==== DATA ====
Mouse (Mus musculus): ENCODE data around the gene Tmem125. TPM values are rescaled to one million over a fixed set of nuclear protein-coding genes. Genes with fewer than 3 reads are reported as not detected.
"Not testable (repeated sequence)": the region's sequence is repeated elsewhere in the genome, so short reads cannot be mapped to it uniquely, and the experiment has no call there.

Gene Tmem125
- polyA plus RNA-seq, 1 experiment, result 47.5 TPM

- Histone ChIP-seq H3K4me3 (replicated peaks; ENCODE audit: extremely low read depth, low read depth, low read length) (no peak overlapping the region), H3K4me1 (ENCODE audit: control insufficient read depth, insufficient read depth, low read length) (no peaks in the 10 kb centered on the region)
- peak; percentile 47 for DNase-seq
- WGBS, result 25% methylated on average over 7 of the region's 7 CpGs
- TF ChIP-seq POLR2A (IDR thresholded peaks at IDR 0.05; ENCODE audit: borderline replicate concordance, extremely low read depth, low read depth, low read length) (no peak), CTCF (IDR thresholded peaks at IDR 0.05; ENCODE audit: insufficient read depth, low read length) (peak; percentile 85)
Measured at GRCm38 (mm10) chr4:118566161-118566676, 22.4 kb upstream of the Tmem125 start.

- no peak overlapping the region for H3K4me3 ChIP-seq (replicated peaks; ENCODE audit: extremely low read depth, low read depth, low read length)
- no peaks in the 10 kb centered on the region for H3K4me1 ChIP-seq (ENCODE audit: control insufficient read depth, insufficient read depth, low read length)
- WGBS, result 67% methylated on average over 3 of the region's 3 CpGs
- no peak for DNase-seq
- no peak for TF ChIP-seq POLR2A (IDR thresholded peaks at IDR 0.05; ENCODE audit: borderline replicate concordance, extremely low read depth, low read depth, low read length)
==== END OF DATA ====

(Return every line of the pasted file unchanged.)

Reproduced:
Mouse (Mus musculus): ENCODE data around the gene Tmem125. TPM values are rescaled to one million over a fixed set of nuclear protein-coding genes. Genes with fewer than 3 reads are reported as not detected.
"Not testable (repeated sequence)": the region's sequence is repeated elsewhere in the genome, so short reads cannot be mapped to it uniquely, and the experiment has no call there.

Gene Tmem125
- polyA plus RNA-seq, 1 experiment, result 47.5 TPM

- Histone ChIP-seq H3K4me3 (replicated peaks; ENCODE audit: extremely low read depth, low read depth, low read length) (no peak overlapping the region), H3K4me1 (ENCODE audit: control insufficient read depth, insufficient read depth, low read length) (no peaks in the 10 kb centered on the region)
- peak; percentile 47 for DNase-seq
- WGBS, result 25% methylated on average over 7 of the region's 7 CpGs
- TF ChIP-seq POLR2A (IDR thresholded peaks at IDR 0.05; ENCODE audit: borderline replicate concordance, extremely low read depth, low read depth, low read length) (no peak), CTCF (IDR thresholded peaks at IDR 0.05; ENCODE audit: insufficient read depth, low read length) (peak; percentile 85)
Measured at GRCm38 (mm10) chr4:118566161-118566676, 22.4 kb upstream of the Tmem125 start.

- no peak overlapping the region for H3K4me3 ChIP-seq (replicated peaks; ENCODE audit: extremely low read depth, low read depth, low read length)
- no peaks in the 10 kb centered on the region for H3K4me1 ChIP-seq (ENCODE audit: control insufficient read depth, insufficient read depth, low read length)
- WGBS, result 67% methylated on average over 3 of the region's 3 CpGs
- no peak for DNase-seq
- no peak for TF ChIP-seq POLR2A (IDR thresholded peaks at IDR 0.05; ENCODE audit: borderline replicate concordance, extremely low read depth, low read depth, low read length)